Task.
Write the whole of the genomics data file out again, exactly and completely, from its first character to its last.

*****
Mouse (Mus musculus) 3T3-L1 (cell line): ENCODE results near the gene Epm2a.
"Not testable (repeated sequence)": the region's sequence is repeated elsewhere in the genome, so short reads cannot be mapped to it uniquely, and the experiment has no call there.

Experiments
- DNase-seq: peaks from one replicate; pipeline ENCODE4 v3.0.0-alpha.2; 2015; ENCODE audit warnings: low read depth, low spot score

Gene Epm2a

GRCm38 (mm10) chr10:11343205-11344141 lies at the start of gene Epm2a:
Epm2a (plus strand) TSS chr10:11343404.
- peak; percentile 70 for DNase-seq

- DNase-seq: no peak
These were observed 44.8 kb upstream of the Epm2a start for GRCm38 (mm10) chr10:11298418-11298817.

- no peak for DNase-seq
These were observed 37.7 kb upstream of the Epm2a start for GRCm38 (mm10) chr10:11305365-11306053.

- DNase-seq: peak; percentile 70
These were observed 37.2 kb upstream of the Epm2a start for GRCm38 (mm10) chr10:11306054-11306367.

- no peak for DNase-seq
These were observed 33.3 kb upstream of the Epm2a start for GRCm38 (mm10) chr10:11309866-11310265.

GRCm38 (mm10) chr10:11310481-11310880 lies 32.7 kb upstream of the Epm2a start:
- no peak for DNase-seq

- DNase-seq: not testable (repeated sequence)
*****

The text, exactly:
Mouse (Mus musculus) 3T3-L1 (cell line): ENCODE results near the gene Epm2a.
"Not testable (repeated sequence)": the region's sequence is repeated elsewhere in the genome, so short reads cannot be mapped to it uniquely, and the experiment has no call there.

Experiments
- DNase-seq: peaks from one replicate; pipeline ENCODE4 v3.0.0-alpha.2; 2015; ENCODE audit warnings: low read depth, low spot score

Gene Epm2a

GRCm38 (mm10) chr10:11343205-11344141 lies at the start of gene Epm2a:
Epm2a (plus strand) TSS chr10:11343404.
- peak; percentile 70 for DNase-seq

- DNase-seq: no peak
These were observed 44.8 kb upstream of the Epm2a start for GRCm38 (mm10) chr10:11298418-11298817.

- no peak for DNase-seq
These were observed 37.7 kb upstream of the Epm2a start for GRCm38 (mm10) chr10:11305365-11306053.

- DNase-seq: peak; percentile 70
These were observed 37.2 kb upstream of the Epm2a start for GRCm38 (mm10) chr10:11306054-11306367.

- no peak for DNase-seq
These were observed 33.3 kb upstream of the Epm2a start for GRCm38 (mm10) chr10:11309866-11310265.

GRCm38 (mm10) chr10:11310481-11310880 lies 32.7 kb upstream of the Epm2a start:
- no peak for DNase-seq

- DNase-seq: not testable (repeated sequence)